Building Ranks

Four Questions to Ask Teachers on Creativity

How do you lead and model creativity? That’s a question many school leaders ask themselves. Many of us can get our arms around collaboration, communication, and critical thinking, but why is it that creativity is one area where we frequently struggle and sputter? I think it’s because we fear creativity—it doesn’t fall into a nice box that is neatly packaged with structure and details. You see, creativity is often messy, frequently busting the seams of our comfort zones and almost always requiring us to stretch and grow. (more…)

A Roadmap for Implementing Standards-Based Grading

Fair, standards-referenced grading systems that communicate what a student knows and can do are often difficult to design. Developing grading systems that are fair and consistent across an entire school district can seem like an impossible task. However, it is a task that is necessary and worthwhile. (more…)

Leading Through the Struggle

We spend a great deal of time as school leaders talking about building culture. We often consider the day-to-day elements of this work: eating lunch with the kids, visiting classrooms, being visible at all kinds of school events, and having meaningful conversations with teachers and students. The work of leading a school and building a culture is much like leading a family, full of joy and, inevitably, pain. (more…)

Three Principles for Improving Practice

My school, long rated as top-performing, was this year given a rating of “targeted” for underperformance among student subgroups—including African-American, free and reduced-price lunch, and special education students. Though this is understandably not an ideal rating, I look at it as a blessing in disguise. We now have a very clear mandate to look at the performance of these subgroups and make immediate improvements. To me, this gives us an opportunity that will ultimately benefit all students, depending on the measures we put in place and the kinds of practices we implement. As an instructional leader, I am reminded that this work starts with me. (more…)

Learning From My Daughter: Unfiltered Feedback

Over the past three years, I have had an amazing opportunity to view my school in a different way as the principal to my daughter, Sidney. As you might expect, I think that she is a pretty amazing young lady, and I eagerly anticipated her sixth-grade year at Messalonskee Middle School (MMS). Before she started, Chuck Pullen, the tech education teacher at our school, told me that I would never look at MMS in the same way after she attended. How right he was! I have had hundreds of conversations about school with Sidney, and through those discussions, I have come to see MMS through her lens. (more…)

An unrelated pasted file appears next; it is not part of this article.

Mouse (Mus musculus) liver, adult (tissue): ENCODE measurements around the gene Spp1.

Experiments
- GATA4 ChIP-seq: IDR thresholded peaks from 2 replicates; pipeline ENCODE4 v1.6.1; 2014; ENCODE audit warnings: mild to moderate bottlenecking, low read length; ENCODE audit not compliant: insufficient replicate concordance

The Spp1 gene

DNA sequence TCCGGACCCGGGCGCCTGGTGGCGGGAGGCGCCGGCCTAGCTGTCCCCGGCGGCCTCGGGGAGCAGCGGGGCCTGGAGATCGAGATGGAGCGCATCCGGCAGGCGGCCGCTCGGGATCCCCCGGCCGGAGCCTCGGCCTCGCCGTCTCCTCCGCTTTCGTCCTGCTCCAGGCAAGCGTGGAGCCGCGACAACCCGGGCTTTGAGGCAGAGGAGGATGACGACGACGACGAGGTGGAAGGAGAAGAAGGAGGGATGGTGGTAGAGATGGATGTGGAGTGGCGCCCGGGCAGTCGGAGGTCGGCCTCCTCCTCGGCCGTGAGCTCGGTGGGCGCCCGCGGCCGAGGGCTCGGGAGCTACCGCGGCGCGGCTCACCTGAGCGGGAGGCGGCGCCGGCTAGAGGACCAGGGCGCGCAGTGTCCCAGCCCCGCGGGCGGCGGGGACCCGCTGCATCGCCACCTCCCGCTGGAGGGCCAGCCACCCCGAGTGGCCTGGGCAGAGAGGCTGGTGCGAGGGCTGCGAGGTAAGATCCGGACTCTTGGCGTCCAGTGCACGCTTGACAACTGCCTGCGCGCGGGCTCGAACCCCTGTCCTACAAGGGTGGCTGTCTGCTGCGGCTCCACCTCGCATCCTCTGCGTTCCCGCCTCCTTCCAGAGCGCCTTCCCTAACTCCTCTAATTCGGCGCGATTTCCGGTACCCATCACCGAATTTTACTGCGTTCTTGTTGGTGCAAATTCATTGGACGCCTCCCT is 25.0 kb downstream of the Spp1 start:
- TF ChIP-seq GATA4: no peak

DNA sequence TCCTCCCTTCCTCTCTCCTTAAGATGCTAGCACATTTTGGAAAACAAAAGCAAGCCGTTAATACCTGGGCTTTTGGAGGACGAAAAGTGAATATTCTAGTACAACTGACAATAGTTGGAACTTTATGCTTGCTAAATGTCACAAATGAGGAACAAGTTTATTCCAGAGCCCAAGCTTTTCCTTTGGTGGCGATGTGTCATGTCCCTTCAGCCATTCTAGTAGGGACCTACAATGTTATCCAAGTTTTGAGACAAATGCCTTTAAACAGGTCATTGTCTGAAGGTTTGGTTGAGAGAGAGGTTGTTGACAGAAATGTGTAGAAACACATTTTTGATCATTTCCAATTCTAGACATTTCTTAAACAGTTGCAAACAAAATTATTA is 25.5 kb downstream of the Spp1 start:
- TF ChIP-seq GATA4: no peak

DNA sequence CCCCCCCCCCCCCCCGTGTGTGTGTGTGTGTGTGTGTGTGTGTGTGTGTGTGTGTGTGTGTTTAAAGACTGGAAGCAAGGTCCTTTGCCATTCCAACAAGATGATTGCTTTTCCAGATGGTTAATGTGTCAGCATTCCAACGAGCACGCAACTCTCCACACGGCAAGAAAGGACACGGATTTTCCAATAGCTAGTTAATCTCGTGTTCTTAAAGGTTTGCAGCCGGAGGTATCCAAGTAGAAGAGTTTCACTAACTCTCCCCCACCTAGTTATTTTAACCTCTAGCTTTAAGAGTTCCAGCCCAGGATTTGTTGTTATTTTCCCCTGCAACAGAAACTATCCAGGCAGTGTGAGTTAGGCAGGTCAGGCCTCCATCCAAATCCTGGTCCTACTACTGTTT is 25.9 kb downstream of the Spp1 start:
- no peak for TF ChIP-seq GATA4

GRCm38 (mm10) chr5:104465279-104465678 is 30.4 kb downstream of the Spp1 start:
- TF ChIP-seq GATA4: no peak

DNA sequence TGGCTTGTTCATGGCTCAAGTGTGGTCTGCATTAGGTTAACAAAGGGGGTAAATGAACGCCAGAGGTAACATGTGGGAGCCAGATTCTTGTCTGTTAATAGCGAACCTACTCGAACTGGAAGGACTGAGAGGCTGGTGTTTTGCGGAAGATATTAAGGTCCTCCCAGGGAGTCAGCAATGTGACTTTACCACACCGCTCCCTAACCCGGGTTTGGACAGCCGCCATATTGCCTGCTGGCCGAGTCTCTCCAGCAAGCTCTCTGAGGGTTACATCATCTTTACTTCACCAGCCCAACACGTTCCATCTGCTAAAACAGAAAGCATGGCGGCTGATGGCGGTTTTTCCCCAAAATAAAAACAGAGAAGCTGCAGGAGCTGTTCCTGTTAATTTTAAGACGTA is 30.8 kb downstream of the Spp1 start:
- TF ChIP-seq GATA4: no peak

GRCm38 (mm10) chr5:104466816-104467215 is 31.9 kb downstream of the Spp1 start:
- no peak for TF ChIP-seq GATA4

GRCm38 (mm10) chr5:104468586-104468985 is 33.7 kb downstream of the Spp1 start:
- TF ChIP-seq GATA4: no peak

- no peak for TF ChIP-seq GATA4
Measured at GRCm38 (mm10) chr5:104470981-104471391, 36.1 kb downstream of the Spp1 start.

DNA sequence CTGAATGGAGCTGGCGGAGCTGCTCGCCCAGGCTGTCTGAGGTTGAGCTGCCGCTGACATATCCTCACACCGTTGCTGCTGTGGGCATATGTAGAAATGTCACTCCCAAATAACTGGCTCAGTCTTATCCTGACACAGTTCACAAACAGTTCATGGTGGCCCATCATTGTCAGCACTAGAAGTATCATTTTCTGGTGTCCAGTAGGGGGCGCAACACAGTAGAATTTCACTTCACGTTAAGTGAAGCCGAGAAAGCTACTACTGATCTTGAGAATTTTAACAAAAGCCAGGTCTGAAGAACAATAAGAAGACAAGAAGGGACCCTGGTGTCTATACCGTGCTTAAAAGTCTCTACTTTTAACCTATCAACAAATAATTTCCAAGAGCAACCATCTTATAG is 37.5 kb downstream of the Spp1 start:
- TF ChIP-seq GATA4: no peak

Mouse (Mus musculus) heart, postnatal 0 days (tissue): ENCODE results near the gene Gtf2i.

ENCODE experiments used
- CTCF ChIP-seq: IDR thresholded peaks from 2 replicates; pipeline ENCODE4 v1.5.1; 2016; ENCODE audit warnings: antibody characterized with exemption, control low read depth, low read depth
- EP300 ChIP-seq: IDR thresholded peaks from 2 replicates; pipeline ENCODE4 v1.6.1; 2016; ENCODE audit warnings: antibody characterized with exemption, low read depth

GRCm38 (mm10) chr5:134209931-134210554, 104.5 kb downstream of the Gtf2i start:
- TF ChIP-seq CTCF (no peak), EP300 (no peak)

Character Champions: Teacher Leadership to Address Social and Emotional Needs

Over the past couple of years, our school has been challenged by the social and emotional needs of our students. The impact of increased behavioral incidents has put a strain on our previously steady school climate, and while we are learning a lot, we have also found that we are not very well prepared to handle some of these needs. In an attempt to foster real teacher leadership in addressing these challenges, I had to step aside and allow the energies and passions of our staff to take shape. (more…)

Making Student Connections: Will You Check on Me?

When a former colleague of mine, Joe Turner, was named teacher of the year, a reporter asked him for his advice to new teachers. He responded, “Teach every child like you’re their lifeline—like you’re their last chance to succeed.” (more…)

Student Discipline: It Takes More Than a Consequence

I vividly remember my middle level principal and the fear that hit my gut every time he would look at me or even walk by. He was six and a half feet tall, weighed close to 400 pounds, and his last name was Kevorkian. Who wouldn’t be afraid of that principal, especially if he never smiled and looked like he could be in the WWF as Andre the Giant’s tag-team partner? (more…)

Making Difficult Decisions In Students’ Best Interest

Like my colleagues across the globe, my daily battle revolves around how to make decisions through the lens of what is in the best interests of my students. This seems particularly trying in my current nontraditional school situation that is focused on dropout prevention, content mastery, and personalized learning—all still within the confines and with remnants of our traditional mindset. I often feel my opinion on what is in the “best interests” for our students can change several times within the same day. (more…)

How My Cellphone Reduces Stress

Has this happened to you? It’s Friday afternoon and, remarkably, the day has been unusually quiet. There are no extracurricular activities to support that afternoon or evening, and you can leave school by 4:00 p.m. guilt-free. Shortly after getting home, it happens—your phone chimes and an email comes through, which you casually look at and notice is from a parent. Do you read it right away? Do you wait until Sunday night? Monday morning? (more…)